Breast Implant Safety – What to Believe?

Dr. Wiener presenting information at the annual meeting of the Texas Society of Plastic Surgeons in San Antonio this past weekend September, 2018.

There is an article that will be published in the next few days in the Annals of Surgery regarding the safety of breast implants, and there are significant questions regarding the data that was used. The first thing to understand about breast implants is that they are the most studied medical device in the history of medicine, and this is because of the breast implant litigation of many years ago.

When publishing an article in the medical literature, there are a number of things that have to happen. I know, as I’ve published a number of landmark articles in the literature that are highly cited. Review of the potential article is done by reviewers chosen by the editor of the publication. In addition to that, the authors of the article have a responsibility to the truth and disclosure of any bias. An example of this is the article that was published in Great Britain, which purportedly showed a link between autism and vaccines. The article and the author’s data was quickly shown to be false, and the journal went to the rare step of removing the article from the publication, not before, however, the discredited and untruthful article setting off a firestorm of anti-vaccine hysteria, all to the risk of safety to children and the public at large.

After the breast implant scare many years ago when a group of questionable entities accused breast implants of causing diseased such as arthritis, connective tissue diseases, etc, the FDA made a harsh decision to remove silicone gel implants from the market. The industry and plastic surgeons (and other specialites including rheumatology) then began the study of breast implants on a huge scale. The accusations made were shown, by valid science, to be completely untrue. The motivation of the accusers became more clear as lawyers used junk science, and scared women into the risks of having unnecessary surgery.

Silicone gel breast implants came back on the market in 2006. Ongoing studies are still required, and this data has consistently shown the safety of silicone gel breast implants. I state this as a board certified plastic surgeon, not because of the income I make when doing breast augmentation, but as a scientist, and a surgeon who has a primary goal of patient safety. If breast implants went away tomorrow, I would still have a good income. Removing an important and safe choice for women was wrong, even before 2006.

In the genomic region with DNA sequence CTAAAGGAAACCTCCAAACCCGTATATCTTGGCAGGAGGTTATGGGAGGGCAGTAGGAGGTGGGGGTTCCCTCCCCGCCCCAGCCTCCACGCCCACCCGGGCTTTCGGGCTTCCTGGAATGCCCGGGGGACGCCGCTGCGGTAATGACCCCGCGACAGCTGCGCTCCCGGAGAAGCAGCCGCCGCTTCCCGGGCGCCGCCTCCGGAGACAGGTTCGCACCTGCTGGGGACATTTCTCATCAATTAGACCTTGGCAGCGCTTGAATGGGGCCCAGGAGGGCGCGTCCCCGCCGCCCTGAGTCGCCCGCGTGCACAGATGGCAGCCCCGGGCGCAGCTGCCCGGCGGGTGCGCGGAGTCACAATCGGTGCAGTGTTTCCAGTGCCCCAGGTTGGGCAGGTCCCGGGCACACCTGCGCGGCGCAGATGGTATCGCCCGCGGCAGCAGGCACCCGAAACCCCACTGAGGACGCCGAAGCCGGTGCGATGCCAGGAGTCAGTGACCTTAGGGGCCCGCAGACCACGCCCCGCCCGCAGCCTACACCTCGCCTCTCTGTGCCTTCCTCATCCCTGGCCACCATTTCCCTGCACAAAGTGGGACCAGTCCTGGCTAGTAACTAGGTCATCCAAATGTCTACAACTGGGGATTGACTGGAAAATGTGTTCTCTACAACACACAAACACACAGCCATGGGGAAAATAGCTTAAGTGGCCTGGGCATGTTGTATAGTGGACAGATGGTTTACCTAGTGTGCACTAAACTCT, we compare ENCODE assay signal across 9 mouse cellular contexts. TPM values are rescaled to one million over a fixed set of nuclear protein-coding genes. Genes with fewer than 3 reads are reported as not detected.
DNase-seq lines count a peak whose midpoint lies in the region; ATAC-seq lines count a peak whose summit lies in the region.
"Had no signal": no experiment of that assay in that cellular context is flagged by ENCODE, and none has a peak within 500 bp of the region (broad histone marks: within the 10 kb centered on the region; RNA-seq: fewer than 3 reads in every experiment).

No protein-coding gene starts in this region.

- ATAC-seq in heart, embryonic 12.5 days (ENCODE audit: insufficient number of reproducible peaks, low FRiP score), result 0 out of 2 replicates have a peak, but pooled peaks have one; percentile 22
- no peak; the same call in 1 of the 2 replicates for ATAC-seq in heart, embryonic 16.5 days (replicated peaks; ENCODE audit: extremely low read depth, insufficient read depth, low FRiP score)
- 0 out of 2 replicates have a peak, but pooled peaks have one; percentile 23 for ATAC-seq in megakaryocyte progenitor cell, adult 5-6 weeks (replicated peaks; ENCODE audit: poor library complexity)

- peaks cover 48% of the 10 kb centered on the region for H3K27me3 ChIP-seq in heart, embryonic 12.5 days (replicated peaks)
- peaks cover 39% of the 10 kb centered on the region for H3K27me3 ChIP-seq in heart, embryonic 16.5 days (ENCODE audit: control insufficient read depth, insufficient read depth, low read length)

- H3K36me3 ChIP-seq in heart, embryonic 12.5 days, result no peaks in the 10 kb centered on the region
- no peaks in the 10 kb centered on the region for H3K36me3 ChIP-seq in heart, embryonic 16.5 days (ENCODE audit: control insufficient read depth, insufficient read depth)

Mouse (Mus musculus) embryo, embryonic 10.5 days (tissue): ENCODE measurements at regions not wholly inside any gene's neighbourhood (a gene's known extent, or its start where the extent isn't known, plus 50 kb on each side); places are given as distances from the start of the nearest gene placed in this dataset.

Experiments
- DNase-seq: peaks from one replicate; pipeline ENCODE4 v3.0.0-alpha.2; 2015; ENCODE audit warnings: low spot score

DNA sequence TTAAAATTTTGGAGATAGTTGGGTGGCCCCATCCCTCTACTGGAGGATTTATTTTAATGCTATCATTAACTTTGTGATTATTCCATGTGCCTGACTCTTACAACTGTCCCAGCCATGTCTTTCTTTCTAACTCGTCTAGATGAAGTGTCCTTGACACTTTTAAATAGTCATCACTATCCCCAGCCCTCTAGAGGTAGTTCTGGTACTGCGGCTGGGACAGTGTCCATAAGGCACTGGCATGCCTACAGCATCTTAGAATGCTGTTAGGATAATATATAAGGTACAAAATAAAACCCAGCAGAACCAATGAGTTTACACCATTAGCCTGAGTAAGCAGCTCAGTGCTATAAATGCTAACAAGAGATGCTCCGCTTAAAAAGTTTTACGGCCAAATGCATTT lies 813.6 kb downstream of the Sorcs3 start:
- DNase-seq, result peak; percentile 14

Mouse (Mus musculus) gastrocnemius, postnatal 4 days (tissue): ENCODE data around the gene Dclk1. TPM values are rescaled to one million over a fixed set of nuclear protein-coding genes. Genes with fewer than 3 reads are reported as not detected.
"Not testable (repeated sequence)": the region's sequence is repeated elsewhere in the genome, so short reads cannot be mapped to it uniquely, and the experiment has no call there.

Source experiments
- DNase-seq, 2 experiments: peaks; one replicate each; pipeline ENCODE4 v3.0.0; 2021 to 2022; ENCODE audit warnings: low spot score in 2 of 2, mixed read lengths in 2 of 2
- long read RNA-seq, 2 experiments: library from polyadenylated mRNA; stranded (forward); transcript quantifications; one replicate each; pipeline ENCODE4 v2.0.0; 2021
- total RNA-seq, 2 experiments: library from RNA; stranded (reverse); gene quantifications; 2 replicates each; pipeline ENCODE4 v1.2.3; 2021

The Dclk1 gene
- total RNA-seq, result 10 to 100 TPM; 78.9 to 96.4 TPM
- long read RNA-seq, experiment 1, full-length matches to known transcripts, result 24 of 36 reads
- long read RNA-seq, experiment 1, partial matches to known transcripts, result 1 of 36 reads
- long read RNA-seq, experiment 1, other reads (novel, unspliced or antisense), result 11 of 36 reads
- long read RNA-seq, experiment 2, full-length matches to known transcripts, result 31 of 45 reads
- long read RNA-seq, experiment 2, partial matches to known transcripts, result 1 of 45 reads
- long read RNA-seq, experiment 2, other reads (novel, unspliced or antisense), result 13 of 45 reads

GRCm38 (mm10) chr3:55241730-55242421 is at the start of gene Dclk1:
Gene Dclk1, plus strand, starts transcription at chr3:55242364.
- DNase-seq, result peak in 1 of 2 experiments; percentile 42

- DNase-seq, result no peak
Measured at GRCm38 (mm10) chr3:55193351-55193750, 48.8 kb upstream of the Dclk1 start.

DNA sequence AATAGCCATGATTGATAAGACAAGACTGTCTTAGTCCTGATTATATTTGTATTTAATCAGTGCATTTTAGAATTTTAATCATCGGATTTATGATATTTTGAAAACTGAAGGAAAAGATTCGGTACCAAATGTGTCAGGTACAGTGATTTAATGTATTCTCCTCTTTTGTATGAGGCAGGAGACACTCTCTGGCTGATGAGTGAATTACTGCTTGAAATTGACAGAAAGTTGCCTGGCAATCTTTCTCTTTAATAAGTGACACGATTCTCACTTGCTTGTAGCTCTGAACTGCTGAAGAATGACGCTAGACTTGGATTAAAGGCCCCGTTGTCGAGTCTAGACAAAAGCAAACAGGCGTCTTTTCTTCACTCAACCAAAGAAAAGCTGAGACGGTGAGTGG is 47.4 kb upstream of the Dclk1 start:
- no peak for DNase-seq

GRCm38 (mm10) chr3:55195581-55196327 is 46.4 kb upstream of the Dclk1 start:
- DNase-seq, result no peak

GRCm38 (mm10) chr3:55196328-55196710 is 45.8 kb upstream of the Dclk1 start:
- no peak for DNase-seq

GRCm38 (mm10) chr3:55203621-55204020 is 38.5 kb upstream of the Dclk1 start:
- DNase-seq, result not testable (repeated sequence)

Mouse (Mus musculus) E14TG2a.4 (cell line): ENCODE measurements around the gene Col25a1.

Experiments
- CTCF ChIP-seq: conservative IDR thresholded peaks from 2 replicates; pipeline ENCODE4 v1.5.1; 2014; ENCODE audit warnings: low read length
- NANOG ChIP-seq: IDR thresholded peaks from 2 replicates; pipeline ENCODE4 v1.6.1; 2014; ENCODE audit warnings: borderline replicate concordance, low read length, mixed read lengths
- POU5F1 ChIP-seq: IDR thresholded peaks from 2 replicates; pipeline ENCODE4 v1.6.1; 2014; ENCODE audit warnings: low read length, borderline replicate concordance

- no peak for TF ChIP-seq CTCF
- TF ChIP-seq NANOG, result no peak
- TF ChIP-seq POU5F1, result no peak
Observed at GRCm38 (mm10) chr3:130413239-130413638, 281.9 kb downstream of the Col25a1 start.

In the current article to be published, the authors have used data that was poorly put together, with length of follow up that was insufficient, and some of the data was patient self-reporting, rather than an actual diagnosis by a physician. In using data such as this that is not scientifically valid, it creates the appearance of important information, only because it was published in a respected journal. This calls into question the review process of the journal, and having done reviews for some of the the plastic surgery journals for articles that were submitted for publication, the review process is fairly involved. One obvious issue is that the article was published in Annals of Surgery, a publication mainly for general surgeons, and not published in one of the plastic surgery journals. If the reviewers for Annals were not plastic surgeons, they were likely not aware of the nuances of the plastic surgery literature, and this may be a reason it is being published here in the first place and the article may not have been reviewed by those who are familiar with the issues.

I call into question the data, the journal, and the physicians involved. The authors, who are on staff at MD Anderson Cancer Center, are well respected plastic surgeons, and colleagues of mine who I personally know. I have not spoken to them about this (yet!) but this article does not come anywhere near the quality and validity of articles they have previously published. The FDA has published a rare condemnation of this article. I have never seen them do this in my many years of plastic surgery.

I was at the annual meeting of the Texas Society of Plastic Surgeons this past weekend, and as can be imagined, this was a major topic of discussion, mostly because of how bad the data that was used is.

The moral to the story, if you have breast implants or are considering implants, is to understand the importance of my involvement with the major plastic surgery societies, my training and experience with breast augmentation, and my number one goal- your safety. This paper should be discredited and removed from publication.




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